How Hollywood is Helping L.A.'s Schools

All around town, the industry is doing its part to help L.A. kids. But the ailing school system is still in crisis. Less than half of L.A.'s public school kids graduate, and 70 percent are unable to read at grade level by age 13. "I think entertainment companies need to do even more. Our youth is the anchor of the city," says Marshall Tuck, CEO of the city's nonprofit Partnership for Los Angeles Schools. Here's who is working to keep the ball rolling.


THE STUDIOS [Yellow map numbers]

1. Sony
Since adopting the Culver City school district in 1993, Sony started and is a major funder of Culver High's Academy of Visual and Performing Arts, serving 200 students and offering 50 classes (in everything from film scoring and script analysis to acting workshops).

2. Fox
Fox Music execs mentor at Alexander Hamilton High. The studio supports L.A.'s Promise (see below left for more info), which runs three L.A. schools. The nonprofit's board includes Fox execs Emma Watts, Vanessa Morrison and Alison Temple.

3. Paramount
The studio, which released education doc Waiting for Superman, adopted three nearby schools (elementary, middle and high school). Employee volunteers read to kids, and Paramount brings 40 high school students to the lot every other week for mentoring.

4. Disney
Disney Channel premiered its TV movie Lemonade Mouth at Stevenson Middle School in Boyle Heights in April; the event benefited the Partnership for Los Angeles Schools. With the group Los Angeles Team Mentoring, employees mentor at local schools.

5. NBCUniversal
Next month, the NBCUniversal Foundation will award $200,000 in local grants to six groups, including City Year, Communities in Schools and Big Brothers, Big Sisters. It also supports programs at North Hollywood High and Rio Vista Elementary.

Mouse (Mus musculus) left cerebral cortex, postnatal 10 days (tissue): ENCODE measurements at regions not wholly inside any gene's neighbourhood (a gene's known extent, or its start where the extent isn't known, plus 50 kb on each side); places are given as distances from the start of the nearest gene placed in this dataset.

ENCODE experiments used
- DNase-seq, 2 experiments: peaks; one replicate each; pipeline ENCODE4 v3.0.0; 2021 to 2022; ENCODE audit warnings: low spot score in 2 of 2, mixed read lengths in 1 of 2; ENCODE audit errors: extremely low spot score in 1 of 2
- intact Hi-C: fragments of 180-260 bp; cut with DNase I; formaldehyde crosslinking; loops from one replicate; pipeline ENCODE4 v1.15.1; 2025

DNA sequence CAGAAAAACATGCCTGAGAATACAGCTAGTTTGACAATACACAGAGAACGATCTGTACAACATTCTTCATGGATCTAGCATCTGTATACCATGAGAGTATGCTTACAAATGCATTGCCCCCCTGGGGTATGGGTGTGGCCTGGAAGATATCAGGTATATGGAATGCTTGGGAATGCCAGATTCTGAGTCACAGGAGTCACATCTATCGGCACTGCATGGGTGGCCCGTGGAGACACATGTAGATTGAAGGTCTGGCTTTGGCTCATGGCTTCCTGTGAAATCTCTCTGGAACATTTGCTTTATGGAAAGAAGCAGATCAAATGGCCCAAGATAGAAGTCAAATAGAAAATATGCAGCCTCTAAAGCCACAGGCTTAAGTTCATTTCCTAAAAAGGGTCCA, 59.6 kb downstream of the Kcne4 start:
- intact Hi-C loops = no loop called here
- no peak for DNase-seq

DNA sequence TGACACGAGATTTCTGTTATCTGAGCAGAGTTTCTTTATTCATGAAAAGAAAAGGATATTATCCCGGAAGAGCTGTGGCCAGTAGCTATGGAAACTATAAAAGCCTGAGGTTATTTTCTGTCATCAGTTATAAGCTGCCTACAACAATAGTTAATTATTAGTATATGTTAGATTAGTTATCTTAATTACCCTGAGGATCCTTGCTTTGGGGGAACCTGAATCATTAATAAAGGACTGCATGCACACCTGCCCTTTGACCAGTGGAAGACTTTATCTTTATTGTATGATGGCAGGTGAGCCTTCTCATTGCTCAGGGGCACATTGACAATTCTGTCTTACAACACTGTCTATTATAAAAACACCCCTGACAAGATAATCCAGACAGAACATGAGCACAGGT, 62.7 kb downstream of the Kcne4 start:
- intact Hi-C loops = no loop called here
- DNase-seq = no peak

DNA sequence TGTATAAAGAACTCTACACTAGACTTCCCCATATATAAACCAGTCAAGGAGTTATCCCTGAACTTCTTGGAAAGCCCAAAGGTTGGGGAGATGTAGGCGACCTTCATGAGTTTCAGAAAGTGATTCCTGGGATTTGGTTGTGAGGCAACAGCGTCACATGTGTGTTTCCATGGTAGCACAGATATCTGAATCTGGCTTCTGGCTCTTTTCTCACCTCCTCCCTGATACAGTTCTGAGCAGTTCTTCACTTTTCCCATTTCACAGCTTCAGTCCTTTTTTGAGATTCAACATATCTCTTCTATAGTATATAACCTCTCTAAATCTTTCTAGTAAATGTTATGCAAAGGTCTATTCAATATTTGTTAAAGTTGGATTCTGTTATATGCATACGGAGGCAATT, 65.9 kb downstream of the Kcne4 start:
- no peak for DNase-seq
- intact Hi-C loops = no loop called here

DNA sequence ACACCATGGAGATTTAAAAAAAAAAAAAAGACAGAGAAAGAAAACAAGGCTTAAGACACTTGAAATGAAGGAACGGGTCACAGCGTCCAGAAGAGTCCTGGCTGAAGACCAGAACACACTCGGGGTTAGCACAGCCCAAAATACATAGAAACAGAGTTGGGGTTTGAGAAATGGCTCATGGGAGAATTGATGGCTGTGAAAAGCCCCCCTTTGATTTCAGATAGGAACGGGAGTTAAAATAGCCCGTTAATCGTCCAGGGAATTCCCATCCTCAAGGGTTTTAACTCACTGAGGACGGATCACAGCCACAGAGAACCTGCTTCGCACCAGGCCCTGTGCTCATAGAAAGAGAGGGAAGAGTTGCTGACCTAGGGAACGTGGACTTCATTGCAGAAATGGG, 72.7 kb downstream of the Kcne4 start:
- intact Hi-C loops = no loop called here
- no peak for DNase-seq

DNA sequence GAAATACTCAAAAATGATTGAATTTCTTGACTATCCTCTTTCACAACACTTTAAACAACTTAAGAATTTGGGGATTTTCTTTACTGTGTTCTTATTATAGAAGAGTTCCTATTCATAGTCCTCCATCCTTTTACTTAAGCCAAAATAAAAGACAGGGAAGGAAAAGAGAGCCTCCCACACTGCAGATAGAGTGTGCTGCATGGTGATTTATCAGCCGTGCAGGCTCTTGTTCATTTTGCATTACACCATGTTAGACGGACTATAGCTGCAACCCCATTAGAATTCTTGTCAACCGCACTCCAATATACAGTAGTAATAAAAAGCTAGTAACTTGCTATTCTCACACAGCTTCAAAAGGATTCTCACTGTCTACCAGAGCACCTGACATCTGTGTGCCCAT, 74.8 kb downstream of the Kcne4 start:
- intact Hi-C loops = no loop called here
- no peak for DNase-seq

6. Warner Bros.
Its Reach Scholar program has provided internships at the studio and $10,000 scholarships to 29 students since 2006. Through a reuse program, it gives everything from costumes for theater productions to furniture to neighboring Burbank schools.


THE AGENCIES [Purple numbers]

1. UTA
In 2005, it adopted University High, a Title I school (40% of students come from low-income families). UTA runs a mentor program, awards scholarships, planted an environmental-studies garden and provides grants (on a day in which kids pitch agents to fund such things as books and guitar amps).

2. CAA
At Coeur d'Alene Elementary, it helps fund arts and technology programs, as well as a grant for a teacher from nonprofit group P.S. Arts to be on staff. On the 8th floor of its building, CAA houses dropout-prevention org Communities in Schools Los Angeles West and raised more than $200,000 for it last year.

3. ICM
To complete a renovation of Dorsey High's auditorium in 2008, the agency pledged $500,000 for the project, an amount that was matched by LAUSD. The facility was renamed the ICM Foundation Performing Arts Center and is used for student performances and by the community.

4. WME
At Compton's Foster Elementary, it provides tutoring, funds campus beautification and sponsors arts performances. Last year, the agency started Camp Summer Eagle after summer school was cut. Each Saturday in July, nearly 200 students take part in games and arts activities at a local park.


THE NONPROFITS [Red numbers]

1. L.A.'s Promise